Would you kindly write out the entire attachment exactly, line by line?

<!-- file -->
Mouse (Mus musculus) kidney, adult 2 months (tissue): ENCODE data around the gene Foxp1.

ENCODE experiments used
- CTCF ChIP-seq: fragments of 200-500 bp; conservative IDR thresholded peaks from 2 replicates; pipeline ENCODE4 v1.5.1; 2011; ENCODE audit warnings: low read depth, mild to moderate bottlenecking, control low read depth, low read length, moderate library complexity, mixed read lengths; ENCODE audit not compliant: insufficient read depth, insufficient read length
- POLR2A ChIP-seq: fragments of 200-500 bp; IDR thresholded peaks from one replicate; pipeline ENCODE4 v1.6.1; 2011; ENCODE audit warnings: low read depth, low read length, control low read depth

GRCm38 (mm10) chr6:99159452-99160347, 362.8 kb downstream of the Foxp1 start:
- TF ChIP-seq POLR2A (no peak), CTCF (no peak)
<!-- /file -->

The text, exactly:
Mouse (Mus musculus) kidney, adult 2 months (tissue): ENCODE data around the gene Foxp1.

ENCODE experiments used
- CTCF ChIP-seq: fragments of 200-500 bp; conservative IDR thresholded peaks from 2 replicates; pipeline ENCODE4 v1.5.1; 2011; ENCODE audit warnings: low read depth, mild to moderate bottlenecking, control low read depth, low read length, moderate library complexity, mixed read lengths; ENCODE audit not compliant: insufficient read depth, insufficient read length
- POLR2A ChIP-seq: fragments of 200-500 bp; IDR thresholded peaks from one replicate; pipeline ENCODE4 v1.6.1; 2011; ENCODE audit warnings: low read depth, low read length, control low read depth

GRCm38 (mm10) chr6:99159452-99160347, 362.8 kb downstream of the Foxp1 start:
- TF ChIP-seq POLR2A (no peak), CTCF (no peak)